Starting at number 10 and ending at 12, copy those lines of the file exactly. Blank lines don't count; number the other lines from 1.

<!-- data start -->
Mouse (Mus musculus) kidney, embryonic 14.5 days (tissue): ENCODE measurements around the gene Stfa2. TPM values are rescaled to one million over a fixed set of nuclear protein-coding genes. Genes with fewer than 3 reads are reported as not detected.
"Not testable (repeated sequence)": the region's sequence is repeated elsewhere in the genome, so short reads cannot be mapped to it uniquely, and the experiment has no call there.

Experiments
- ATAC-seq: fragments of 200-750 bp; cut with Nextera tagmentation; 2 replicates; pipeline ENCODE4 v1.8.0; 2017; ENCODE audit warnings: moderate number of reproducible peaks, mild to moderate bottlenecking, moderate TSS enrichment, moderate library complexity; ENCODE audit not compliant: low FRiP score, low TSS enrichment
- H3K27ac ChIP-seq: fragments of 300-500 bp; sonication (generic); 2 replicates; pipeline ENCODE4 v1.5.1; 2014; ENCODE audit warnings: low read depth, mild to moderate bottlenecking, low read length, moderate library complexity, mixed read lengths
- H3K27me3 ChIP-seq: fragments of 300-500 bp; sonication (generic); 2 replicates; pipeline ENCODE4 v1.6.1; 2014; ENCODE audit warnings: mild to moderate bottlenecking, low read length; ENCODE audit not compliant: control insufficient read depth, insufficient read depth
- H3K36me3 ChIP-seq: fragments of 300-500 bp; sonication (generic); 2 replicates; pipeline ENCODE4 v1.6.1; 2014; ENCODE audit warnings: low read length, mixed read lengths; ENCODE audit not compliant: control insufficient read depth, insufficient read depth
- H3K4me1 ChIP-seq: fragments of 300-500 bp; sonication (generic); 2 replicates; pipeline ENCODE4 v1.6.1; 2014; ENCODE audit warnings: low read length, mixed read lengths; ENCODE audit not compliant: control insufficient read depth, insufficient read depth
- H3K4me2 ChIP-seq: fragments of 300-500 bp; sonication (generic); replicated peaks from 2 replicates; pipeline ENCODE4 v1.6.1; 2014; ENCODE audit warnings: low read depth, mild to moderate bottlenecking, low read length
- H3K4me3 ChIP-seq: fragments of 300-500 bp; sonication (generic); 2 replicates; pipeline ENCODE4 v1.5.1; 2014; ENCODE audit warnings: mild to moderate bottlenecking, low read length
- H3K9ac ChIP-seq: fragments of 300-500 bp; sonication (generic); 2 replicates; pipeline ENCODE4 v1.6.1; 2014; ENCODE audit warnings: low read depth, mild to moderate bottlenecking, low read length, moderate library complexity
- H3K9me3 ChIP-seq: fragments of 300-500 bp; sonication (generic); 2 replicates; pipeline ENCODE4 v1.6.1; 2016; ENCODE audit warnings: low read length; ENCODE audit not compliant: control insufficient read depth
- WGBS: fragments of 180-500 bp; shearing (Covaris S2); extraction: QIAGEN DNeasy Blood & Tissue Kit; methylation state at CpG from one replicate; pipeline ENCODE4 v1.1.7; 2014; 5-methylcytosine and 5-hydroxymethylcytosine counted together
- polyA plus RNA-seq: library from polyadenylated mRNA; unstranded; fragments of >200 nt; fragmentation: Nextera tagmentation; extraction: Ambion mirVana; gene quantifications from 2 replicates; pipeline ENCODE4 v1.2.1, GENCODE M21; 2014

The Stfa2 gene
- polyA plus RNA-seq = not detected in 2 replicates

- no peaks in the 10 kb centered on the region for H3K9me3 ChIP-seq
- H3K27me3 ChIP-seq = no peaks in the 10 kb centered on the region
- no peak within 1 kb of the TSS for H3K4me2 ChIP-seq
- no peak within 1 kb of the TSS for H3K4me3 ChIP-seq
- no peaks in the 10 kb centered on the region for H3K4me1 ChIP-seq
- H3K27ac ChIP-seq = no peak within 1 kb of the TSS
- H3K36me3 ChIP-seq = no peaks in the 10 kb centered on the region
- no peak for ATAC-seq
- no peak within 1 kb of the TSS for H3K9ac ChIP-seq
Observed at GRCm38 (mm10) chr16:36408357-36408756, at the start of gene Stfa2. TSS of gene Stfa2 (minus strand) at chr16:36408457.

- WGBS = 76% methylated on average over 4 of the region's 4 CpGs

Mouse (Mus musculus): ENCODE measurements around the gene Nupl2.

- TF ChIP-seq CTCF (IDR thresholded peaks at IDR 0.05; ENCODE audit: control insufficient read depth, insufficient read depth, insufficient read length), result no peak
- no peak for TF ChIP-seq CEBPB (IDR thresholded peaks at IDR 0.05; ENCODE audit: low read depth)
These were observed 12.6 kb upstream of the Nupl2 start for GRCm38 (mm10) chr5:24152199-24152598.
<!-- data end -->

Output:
- H3K4me3 ChIP-seq: fragments of 300-500 bp; sonication (generic); 2 replicates; pipeline ENCODE4 v1.5.1; 2014; ENCODE audit warnings: mild to moderate bottlenecking, low read length
- H3K9ac ChIP-seq: fragments of 300-500 bp; sonication (generic); 2 replicates; pipeline ENCODE4 v1.6.1; 2014; ENCODE audit warnings: low read depth, mild to moderate bottlenecking, low read length, moderate library complexity
- H3K9me3 ChIP-seq: fragments of 300-500 bp; sonication (generic); 2 replicates; pipeline ENCODE4 v1.6.1; 2016; ENCODE audit warnings: low read length; ENCODE audit not compliant: control insufficient read depth